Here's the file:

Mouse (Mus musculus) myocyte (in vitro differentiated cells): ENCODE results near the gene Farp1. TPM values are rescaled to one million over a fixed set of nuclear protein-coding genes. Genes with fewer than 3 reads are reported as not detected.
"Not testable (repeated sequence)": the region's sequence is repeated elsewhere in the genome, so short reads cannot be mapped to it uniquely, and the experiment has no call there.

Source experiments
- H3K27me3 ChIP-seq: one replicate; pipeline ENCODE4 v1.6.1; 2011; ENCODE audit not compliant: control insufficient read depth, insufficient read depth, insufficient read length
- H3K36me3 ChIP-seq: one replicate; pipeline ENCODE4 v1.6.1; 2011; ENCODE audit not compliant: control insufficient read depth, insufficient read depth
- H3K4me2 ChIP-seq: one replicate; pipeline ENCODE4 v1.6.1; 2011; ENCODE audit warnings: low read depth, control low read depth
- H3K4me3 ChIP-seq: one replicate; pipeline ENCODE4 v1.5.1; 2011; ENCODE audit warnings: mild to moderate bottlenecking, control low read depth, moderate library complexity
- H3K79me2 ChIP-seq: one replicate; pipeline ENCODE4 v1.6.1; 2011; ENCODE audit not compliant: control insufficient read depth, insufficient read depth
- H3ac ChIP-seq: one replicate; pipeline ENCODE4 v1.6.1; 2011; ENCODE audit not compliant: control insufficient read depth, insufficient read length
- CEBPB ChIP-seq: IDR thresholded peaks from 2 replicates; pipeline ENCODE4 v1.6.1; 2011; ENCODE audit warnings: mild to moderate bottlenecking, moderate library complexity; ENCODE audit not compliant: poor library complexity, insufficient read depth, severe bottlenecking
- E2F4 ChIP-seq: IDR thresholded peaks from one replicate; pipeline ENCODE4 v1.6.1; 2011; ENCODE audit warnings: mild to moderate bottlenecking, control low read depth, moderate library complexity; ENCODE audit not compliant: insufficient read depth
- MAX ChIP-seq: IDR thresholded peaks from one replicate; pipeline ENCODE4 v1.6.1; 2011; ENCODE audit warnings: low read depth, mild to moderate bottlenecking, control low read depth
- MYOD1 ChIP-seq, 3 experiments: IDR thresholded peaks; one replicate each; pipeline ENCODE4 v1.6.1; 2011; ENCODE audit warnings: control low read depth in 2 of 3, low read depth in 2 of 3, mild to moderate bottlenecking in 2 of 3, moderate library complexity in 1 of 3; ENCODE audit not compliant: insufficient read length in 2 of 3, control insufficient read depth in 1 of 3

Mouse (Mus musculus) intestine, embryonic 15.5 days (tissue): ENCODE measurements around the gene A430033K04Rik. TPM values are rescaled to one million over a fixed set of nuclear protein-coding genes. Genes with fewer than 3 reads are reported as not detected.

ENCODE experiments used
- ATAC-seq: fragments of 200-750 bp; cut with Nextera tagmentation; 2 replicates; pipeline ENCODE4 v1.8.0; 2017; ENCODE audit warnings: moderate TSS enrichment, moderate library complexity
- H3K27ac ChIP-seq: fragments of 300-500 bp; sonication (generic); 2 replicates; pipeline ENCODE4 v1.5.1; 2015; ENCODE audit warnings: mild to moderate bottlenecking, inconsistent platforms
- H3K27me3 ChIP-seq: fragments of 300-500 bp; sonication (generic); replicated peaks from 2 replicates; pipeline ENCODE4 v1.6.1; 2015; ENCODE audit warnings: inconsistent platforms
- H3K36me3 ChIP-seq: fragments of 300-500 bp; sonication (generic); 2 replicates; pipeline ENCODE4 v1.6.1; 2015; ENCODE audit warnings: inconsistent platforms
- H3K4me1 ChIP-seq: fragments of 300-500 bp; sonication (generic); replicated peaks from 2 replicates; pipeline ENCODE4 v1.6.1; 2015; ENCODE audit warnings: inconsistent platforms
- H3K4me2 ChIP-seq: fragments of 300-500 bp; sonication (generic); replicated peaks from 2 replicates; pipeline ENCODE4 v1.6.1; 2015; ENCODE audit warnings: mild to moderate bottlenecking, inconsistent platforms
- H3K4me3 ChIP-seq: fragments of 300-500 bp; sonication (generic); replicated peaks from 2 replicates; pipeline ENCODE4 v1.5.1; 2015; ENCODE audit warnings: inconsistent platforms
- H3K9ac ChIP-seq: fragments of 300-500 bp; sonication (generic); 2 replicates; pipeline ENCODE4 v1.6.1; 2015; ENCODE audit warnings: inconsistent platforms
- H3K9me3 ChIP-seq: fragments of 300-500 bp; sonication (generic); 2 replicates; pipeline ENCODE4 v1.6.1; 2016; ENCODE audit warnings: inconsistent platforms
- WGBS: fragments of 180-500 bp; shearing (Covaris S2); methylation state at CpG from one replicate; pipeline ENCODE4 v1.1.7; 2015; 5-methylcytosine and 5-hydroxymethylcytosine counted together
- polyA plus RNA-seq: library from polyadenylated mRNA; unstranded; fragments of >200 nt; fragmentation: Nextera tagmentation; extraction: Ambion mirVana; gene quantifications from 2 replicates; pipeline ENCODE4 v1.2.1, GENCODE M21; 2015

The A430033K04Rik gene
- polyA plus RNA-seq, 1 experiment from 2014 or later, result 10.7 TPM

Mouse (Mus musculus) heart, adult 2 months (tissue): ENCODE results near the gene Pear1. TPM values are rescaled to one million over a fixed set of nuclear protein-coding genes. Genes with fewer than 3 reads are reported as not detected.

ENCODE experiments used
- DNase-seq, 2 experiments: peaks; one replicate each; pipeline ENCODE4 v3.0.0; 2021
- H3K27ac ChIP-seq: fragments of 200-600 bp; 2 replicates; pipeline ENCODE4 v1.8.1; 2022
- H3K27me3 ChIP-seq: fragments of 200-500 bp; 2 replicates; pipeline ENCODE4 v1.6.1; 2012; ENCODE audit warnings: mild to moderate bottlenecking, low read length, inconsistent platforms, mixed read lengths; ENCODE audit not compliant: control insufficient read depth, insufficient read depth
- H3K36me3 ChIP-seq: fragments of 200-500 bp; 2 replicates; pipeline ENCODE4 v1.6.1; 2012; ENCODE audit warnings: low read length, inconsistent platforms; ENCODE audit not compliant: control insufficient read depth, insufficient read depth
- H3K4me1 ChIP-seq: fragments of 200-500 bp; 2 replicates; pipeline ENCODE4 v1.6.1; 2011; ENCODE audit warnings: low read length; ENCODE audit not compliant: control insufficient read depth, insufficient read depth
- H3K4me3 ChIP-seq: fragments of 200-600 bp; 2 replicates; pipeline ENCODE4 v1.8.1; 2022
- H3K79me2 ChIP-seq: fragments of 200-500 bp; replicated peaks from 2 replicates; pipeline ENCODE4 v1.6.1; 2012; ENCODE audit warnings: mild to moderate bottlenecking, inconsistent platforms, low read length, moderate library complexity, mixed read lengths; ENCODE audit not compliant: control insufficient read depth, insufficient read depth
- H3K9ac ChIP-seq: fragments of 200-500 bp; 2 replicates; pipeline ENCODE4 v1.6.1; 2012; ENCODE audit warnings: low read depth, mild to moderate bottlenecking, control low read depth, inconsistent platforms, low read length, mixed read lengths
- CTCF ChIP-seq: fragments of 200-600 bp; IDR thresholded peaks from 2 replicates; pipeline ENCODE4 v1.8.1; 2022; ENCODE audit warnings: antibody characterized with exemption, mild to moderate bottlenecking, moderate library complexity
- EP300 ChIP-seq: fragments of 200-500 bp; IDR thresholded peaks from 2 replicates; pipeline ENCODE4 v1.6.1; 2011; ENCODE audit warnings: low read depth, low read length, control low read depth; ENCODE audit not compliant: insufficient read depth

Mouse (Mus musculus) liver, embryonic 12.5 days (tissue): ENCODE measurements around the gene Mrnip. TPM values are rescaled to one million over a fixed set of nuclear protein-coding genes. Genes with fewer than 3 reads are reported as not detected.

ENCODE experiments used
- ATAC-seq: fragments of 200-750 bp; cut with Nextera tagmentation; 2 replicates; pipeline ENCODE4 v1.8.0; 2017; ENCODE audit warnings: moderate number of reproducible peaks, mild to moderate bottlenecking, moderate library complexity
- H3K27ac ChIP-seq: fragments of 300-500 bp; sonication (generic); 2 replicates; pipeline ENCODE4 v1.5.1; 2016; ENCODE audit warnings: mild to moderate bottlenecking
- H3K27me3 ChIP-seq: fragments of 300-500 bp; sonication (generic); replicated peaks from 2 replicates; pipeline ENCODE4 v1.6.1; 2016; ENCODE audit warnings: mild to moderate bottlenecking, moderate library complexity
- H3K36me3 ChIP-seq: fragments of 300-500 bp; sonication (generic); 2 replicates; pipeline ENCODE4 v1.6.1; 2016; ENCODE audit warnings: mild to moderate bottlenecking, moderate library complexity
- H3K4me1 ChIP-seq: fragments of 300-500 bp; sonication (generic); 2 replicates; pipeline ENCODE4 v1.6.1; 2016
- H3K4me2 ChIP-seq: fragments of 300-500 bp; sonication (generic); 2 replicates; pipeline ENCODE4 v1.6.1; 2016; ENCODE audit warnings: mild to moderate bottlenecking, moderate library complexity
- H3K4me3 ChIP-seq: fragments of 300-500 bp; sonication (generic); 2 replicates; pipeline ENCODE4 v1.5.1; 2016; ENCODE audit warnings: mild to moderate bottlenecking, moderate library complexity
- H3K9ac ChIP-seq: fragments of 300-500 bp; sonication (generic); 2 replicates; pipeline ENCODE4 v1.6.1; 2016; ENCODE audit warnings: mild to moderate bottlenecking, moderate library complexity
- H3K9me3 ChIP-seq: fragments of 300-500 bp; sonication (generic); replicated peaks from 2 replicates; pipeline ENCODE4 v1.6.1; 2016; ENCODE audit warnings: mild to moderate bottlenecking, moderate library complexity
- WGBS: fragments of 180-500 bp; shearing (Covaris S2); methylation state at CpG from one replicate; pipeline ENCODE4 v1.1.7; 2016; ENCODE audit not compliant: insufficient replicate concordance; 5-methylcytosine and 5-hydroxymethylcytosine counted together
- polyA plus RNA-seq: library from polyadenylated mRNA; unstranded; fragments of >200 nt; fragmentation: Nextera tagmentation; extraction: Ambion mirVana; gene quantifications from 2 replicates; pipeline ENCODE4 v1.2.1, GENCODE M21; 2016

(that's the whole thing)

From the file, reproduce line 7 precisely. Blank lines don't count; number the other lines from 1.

- H3K4me3 ChIP-seq: one replicate; pipeline ENCODE4 v1.5.1; 2011; ENCODE audit warnings: mild to moderate bottlenecking, control low read depth, moderate library complexity